JAPAN Forced change of religion: UN Human Rights Committee

Forced change of religion in Japan: UN Human Rights Committee denounces Tokyo’s policy of turning a deaf ear

UNHR-LogoHRWF (25.07.2014) – On 15-16 July, Japan’s human rights record was reviewed in the framework of the 111th session of the United Nations Human Rights Committee. During Japan’s sixth periodic review, the right to freedom of religion or belief and the right not to be coerced to change religion has been raised in detailed reports provided to the Committee by Human Rights Without Frontiers (Brussels) and by the Japanese Association of Victims of Abduction and Forced Religious De-Conversion.

During the review, the German expert of the Committee, Ms. Seibert-Fohr, raised the issue of abductions and so-called “deprogramming” as she said. She explained that the Committee came to know about cases of abductions and forced religious de-conversions of members of the Unification Church and Jehovah’s Witnesses, that adults were abducted and confined by their families for up to six months or more, and that there was a lack of investigation and police search, under the justification that they were “with their families”. She explained that civil cases were brought but no injunction had been pronounced to her knowledge. She asked the Japanese government which steps it was going to take to remedy this situation.

The Japanese Government merely denied the existence of a problem by answering: “The examples cited, we are not aware of. When reports are received, we deal with this appropriately. The Ministry of Justice dealing with human rights, based on regulations, indicates that investigations should be made on cases and that is exactly what we do.”
Still, the Committee, in its Concluding Observations of July 24 said that it was “concerned at reports of abductions and forced confinement of converts to new religious movements by members of their families in an effort to de-convert them (arts. 2, 9, 18, 26)” and it urged Tokyo to “take effective measures to guarantee the right of every person not to be subject to coercion which would impair his or her freedom to have or to adopt a religion or belief.”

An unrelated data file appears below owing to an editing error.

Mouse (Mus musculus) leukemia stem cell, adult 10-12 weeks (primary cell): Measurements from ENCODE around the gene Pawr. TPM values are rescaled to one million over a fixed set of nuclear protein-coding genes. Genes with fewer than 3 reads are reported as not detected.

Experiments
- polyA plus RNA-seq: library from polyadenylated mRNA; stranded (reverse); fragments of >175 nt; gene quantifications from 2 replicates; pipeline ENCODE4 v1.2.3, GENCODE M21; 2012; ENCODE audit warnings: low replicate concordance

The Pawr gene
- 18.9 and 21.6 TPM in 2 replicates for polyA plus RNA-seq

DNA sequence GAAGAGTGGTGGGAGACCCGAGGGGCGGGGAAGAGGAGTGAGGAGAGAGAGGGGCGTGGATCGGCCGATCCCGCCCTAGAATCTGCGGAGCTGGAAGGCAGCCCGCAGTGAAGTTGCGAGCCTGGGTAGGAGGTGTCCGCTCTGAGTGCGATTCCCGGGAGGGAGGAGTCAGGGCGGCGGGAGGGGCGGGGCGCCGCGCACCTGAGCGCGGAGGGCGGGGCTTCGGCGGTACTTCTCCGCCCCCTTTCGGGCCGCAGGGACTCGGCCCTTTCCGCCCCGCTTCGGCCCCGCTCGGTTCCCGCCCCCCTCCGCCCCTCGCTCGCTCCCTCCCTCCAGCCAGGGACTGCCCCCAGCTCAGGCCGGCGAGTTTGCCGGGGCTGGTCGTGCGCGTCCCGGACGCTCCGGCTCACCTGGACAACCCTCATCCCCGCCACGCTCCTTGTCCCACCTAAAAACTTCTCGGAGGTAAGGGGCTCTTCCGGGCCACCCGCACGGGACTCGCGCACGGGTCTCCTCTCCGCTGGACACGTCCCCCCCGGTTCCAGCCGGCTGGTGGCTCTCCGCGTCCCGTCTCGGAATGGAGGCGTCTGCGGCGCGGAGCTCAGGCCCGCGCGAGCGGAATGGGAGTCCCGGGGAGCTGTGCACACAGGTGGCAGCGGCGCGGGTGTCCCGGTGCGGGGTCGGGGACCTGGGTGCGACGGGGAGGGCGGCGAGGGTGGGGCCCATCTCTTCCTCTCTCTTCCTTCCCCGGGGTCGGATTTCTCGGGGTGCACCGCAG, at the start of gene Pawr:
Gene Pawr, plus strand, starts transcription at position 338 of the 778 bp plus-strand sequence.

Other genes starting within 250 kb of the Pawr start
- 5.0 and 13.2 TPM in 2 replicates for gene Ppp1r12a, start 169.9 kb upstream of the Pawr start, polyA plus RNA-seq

For decades, Japanese authorities have turned a deaf ear to the complaints of numerous victims of abduction, confinement and attempts of change of religion under physical and psychological coercion. For decades, Japanese police have protected the perpetrators from prosecution letting such crimes continue and thus violating the victims’ human rights.

In July 2013, Human Rights Without Frontiers’ (HRWF) submitted a report, entitled Japan: Abductions and confinement for the purpose of religious de-conversion (Violations of Articles 7, 9, 12, 18, 23 and 26 of the ICCPR) to the Human Rights Committee in order to bring to the attention of Committee members its concerns about the total impunity of non-state actors who abducted and confined converts to new religious movements until they recanted their new religious faith. (See text of the submission at

On 30 June 2013, the Japanese Association of Victims of Abduction and Forced Religious De-Conversion submitteda detailed report on the abuses (See http://tbinternet.ohchr.org/Treaties/CCPR/Shared%20Documents/JPN/INT_CCPR_NGO_JPN_14826_E.pdf).

On 14 November 2013, the problem was raised by the Human Rights Committee in its list of issues addressed to Japan
(See http://daccess-dds-ny.un.org/doc/UNDOC/GEN/G13/486/27/PDF/G1348627.pdf?OpenElement).

Issue 16 stated: “Please comment on reports of cases of abduction, forced conversion and forced de-conversion, which were not investigated and prosecuted by the State party.”

In its reply, the Japanese government flatly denied the existence of such an issue, merely stating “We do not know of any cases as those described” although on 28 January 2014, a Japanese man, Toru Goto, who had been kidnapped by family members, confined for 12 years (from September 1995 to February 2008) and subjected to violent attempts to force him to renounce his new religious affiliation, won a court ruling against his captors and the deprogrammer in a civil lawsuit.

The Tokyo District Court ordered the defendant members of the family to pay a total amount of 4.83 million yen (about $47,000) while the deprogrammer, Takashi Miyamura, was ordered to pay 960,000 yen (about $9,400) jointly, as part of the total damages. Some Japanese media briefly reported about this case.

Recent abduction cases confirm failure of police to take appropriate action